Grow Your Own

I know, not everyone can raise livestock or big crops, but most of us can grow a few vegetables or herbs, even if they’re of the miniature, indoor variety. You’ll save some money and get better tasting, healthier produce, too.

Many Hands Make Light Work – and Less Expense

When big projects arise in an Amish community, family and neighbors pitch in to get it done. Granted, if you live in the city, a barn raising is pretty much out of the question, but that doesn’t mean that family and friends can’t pitch in to mend that back fence or build a deck. Building codes in most cities will allow a homeowner to do their own home improvements and “employ” someone to help. You’ll need a permit for most work, and there will be inspections, but if you can’t afford a contractor, some free meals and maybe a case of beer might go a long way toward paying your friends.

Craftsmanship Isn’t About Expensive Tools

The reputation of Amish woodworkers is based on attention to detail, patience and secrets handed down through generations. Many of their tools are hand-made. You’re probably wondering what that has to do with saving money. It’s simple. Photographers can create awesome images without the top-of-the-line DSLR. Web developers can create great sites without owning the latest computer or software. Whatever you do, don’t get caught up in needing the biggest and best. Be the master of the tools you own and save some money.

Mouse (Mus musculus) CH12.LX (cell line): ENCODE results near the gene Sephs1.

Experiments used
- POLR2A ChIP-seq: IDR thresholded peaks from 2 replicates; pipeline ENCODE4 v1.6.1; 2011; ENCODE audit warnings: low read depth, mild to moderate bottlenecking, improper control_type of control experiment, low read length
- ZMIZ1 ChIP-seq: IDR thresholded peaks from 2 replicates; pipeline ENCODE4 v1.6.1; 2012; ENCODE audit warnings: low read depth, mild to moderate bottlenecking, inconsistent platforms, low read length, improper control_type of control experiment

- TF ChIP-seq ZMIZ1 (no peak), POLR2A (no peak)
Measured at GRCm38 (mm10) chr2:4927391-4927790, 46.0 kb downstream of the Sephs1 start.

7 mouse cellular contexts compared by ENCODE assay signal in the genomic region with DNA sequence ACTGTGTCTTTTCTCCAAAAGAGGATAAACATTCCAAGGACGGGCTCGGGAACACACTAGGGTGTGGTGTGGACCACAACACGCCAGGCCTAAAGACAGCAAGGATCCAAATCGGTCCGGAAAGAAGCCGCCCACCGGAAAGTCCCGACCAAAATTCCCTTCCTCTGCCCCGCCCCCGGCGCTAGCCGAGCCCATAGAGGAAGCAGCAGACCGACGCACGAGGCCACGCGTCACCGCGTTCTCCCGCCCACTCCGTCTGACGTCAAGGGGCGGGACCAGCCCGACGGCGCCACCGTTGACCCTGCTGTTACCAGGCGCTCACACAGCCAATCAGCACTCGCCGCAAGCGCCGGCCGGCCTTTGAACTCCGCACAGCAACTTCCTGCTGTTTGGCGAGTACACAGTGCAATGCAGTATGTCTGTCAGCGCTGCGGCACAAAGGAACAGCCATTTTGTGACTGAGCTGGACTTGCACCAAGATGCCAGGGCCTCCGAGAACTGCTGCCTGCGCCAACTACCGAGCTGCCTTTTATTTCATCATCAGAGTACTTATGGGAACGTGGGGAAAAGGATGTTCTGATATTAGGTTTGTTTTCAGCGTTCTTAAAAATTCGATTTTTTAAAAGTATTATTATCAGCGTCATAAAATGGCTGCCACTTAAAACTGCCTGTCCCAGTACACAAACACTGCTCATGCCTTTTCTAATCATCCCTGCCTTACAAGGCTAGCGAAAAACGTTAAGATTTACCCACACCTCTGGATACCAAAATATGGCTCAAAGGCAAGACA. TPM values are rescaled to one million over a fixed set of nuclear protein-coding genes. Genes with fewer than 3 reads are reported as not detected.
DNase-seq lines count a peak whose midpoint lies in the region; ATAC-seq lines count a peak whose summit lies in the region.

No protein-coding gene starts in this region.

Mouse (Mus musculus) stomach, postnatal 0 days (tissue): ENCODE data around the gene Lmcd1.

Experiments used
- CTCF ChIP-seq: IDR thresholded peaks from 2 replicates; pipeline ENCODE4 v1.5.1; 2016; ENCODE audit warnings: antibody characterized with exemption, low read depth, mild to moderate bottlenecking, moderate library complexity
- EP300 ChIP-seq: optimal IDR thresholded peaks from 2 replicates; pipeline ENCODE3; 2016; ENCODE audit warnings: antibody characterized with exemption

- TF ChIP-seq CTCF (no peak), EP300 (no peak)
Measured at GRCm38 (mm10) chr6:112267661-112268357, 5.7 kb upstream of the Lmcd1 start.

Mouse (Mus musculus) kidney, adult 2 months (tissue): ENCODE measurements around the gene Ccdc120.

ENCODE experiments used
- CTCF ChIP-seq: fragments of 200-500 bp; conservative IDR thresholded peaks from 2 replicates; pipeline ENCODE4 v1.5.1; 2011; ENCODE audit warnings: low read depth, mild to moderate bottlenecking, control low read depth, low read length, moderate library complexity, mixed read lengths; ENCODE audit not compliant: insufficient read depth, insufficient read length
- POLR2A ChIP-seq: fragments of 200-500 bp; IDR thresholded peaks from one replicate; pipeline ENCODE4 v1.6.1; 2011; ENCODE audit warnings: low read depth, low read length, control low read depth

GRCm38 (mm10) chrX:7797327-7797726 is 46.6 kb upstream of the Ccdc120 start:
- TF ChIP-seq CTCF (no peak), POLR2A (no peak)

Take Care of Your Tools

Keeping the tools of your trade longer doesn’t mean letting them fall apart. Any skilled craftsman knows that without proper maintenance, tools fail. Keeping your equipment in shape means it will perform better, longer. Having to replace them because of premature failure isn’t cost-effective.